The Gingerbread Man



❤ [KINDLE] ❃ The Gingerbread Man By Jim Aylesworth ➣ – E17streets4all.co.uk In this irresistible retelling the Gingerbread Man taunts a crowd of hungry cookie lovers Children will enjoy chiming in with Aylesworth's charming rollicking refrains accompanied by whimsical animal In this irresistible retelling the Gingerbread Man taunts a crowd of hungry cookie lovers Children will enjoy chiming in with Aylesworth's charming rollicking refrains accompanied by whimsical animal images plus a delicious recipe for gingerbread men.The Gingerbread Man

Jim Aylesworth was born in Jacksonville Florida but as an infant moved from the state He lived in many places during his childhood Alabama Indiana Georgia Tennessee Texas but by the time Aylesworth was his family had settled in Hinsdale Illinois and that is where he graduated from high school in In he graduated from Miami University in Oxford Ohio with a BA in English.

The Gingerbread Man PDF ´ The Gingerbread  PDF or
  • Hardcover
  • 32 pages
  • The Gingerbread Man
  • Jim Aylesworth
  • English
  • 15 January 2016
  • 9780590972192

10 thoughts on “The Gingerbread Man

  1. says:

    The classic tale of the runaway Gingerbread Man who escapes his hungry creators as well as a string of others met upon the road before his fateful encounter with a fox is here retold by the marvelously talented Jim Aylesworth and Barbara McClintock whose other projects include Goldilocks and the Three Bears The Tale of Tricky Fox and most recently The Mitten With a narrative just made for reading aloud and delightful watercolor ink and gouache illustrations this is without a doubt my favorite retelling of this popular storySimilar in content and style to a number of European tales also featuring runaway edibles the Slavic Kolobok retold as The Little Round Bun in Irina Zheleznova's Ukrainian Folk Tales ; the Norwegian Pannekaken found in Asbjørnsen and Moe's Norwegian Folktales ; or the Scots tale The Wee Bannock collected by Joseph Jacobs in More English Fairy Tales The Gingerbread Man is the American contribution to this tale type and although it appeared as late as 1875 in a children's periodical has become the definitive version for many readers in this country What child doesn't thrill to the insouciant Gingerbread Man's taunting rhyme Run Run Fast as you can You can't catch me I'm the Gingerbread Man? Aylesworth's narrative has all the humor and fun of the original while McClintock's art ably conveys the building excitement of the story culminating in that foxy ending Highly recommended to anyone who loves this tale in particular or sing songy folktales in general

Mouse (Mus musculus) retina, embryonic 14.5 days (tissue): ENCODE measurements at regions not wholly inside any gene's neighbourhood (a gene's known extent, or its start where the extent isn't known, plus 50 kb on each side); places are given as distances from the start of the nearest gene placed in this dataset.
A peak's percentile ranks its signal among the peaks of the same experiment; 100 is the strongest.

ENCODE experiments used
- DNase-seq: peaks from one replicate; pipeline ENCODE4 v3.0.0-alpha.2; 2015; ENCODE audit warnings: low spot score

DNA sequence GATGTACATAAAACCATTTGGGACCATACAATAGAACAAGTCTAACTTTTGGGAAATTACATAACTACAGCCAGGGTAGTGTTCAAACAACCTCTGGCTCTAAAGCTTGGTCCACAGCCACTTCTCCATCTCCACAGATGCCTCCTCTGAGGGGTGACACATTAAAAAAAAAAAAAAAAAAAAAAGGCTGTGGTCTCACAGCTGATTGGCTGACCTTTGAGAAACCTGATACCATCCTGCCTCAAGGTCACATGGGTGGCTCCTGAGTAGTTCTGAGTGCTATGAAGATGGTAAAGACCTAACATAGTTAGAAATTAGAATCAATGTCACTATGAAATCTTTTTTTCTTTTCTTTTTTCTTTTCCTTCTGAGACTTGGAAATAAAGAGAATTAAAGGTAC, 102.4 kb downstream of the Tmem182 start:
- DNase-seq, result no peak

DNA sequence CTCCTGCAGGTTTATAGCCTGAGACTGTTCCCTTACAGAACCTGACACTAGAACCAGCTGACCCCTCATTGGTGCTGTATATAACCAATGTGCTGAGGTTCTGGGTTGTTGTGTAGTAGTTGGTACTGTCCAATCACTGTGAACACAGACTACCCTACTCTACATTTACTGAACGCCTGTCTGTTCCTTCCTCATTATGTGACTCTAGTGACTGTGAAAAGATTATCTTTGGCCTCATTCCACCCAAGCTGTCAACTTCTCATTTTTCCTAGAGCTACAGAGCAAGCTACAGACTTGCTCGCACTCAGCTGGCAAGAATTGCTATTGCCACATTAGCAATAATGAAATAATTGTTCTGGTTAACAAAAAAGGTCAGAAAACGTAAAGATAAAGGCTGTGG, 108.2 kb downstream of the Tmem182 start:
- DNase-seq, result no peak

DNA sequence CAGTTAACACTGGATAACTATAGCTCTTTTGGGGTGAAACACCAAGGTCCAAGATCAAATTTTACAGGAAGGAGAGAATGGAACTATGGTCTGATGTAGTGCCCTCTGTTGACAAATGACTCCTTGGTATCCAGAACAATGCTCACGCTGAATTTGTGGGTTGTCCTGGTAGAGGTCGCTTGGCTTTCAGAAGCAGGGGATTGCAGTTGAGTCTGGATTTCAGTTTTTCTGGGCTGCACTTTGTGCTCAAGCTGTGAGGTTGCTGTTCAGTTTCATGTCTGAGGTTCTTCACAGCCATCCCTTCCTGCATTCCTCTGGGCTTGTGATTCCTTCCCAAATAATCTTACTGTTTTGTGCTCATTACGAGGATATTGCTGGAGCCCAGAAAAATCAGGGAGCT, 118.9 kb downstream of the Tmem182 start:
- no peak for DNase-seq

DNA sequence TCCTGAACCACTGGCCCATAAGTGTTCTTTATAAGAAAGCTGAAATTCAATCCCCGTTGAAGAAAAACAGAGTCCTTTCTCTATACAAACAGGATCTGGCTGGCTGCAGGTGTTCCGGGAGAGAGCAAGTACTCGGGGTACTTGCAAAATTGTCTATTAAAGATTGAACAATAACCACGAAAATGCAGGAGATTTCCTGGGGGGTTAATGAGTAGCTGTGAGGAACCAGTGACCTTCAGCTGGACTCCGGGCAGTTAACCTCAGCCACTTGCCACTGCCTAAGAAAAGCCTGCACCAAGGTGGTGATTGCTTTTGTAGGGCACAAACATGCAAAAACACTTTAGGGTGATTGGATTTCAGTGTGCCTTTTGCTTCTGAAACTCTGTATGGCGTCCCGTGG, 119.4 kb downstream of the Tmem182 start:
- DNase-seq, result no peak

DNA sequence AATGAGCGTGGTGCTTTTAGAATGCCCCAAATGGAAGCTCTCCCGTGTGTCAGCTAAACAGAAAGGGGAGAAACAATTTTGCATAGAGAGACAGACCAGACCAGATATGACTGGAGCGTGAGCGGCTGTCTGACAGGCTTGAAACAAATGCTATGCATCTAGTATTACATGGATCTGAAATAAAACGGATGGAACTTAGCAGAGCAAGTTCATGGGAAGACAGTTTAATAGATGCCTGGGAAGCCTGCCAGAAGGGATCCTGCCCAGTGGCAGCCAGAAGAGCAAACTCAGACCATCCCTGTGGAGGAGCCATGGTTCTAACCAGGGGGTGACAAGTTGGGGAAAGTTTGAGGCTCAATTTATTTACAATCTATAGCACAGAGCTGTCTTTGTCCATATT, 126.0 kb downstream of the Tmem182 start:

2. says:

    Ok So there's a reason that I purchased this book besides the fact that I loved the story as a kid I have a child in my class Elijah and he is one of those wild and crazy kids with lots of energy that always makes you crack up So he runs away from the kids who aren't as fast as he is yelling Run run as fast as you can You can't catch me I'm the gingerbread man This is every day on the playground and we would all laugh and it would be repeated throughout center time So a couple of weeks ago I was trying to stop myself from becoming frustrated while perusing the book tables at Garden Ridge and came across a really nice version of the book and decided to purchase it The kids laugh and laugh every time we read it and most of them have it memorized by nowOk so we all know the story no one can catch him after he escapes from the oven until he makes the mistake of trusting the fox at the end I mean seriously who trusts a fox?? He deserved the outcome But still a great story Definitely recommended to kids as well as the kid at heart